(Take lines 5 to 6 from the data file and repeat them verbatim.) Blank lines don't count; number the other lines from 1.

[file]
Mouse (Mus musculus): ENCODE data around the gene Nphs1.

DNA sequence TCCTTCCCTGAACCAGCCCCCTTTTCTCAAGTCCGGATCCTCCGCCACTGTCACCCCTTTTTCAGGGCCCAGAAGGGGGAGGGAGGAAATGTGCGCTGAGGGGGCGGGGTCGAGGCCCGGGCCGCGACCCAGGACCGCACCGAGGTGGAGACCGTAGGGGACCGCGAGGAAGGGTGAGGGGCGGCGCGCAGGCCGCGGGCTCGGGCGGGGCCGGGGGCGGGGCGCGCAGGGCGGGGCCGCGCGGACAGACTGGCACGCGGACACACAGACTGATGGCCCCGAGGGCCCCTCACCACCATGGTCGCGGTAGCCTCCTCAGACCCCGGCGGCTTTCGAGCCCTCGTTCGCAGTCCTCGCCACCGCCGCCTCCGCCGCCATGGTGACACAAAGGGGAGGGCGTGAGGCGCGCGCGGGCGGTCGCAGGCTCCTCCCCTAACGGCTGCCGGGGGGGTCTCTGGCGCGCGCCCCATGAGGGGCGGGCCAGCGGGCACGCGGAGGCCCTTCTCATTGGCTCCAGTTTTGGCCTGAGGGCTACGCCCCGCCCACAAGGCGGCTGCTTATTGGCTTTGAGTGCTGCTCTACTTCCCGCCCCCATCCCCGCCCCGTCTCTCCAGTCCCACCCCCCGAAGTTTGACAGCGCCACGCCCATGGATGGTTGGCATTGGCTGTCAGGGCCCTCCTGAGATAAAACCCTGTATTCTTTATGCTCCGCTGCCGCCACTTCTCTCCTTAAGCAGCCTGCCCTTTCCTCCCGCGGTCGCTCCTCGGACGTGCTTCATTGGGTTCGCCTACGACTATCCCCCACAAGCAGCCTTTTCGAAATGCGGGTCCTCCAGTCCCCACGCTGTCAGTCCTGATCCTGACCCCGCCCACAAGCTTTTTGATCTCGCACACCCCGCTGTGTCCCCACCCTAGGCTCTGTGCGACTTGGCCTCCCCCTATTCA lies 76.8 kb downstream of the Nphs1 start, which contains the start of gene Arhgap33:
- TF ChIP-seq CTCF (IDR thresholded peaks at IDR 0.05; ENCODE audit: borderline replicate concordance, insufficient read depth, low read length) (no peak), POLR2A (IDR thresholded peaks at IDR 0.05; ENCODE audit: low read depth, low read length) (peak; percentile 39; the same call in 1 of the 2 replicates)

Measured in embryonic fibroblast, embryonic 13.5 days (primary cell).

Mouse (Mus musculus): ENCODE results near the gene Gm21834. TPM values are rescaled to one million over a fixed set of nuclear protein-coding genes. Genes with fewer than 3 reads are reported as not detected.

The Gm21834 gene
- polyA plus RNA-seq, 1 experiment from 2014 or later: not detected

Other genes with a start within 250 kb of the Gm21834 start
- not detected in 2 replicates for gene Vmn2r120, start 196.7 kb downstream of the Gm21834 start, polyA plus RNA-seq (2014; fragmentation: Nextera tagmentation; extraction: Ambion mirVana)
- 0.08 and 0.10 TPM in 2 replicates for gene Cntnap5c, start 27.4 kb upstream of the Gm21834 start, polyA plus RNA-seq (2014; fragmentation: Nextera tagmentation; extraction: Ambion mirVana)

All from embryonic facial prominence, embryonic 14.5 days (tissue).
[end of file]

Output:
Mouse (Mus musculus): ENCODE results near the gene Gm21834. TPM values are rescaled to one million over a fixed set of nuclear protein-coding genes. Genes with fewer than 3 reads are reported as not detected.

The Gm21834 gene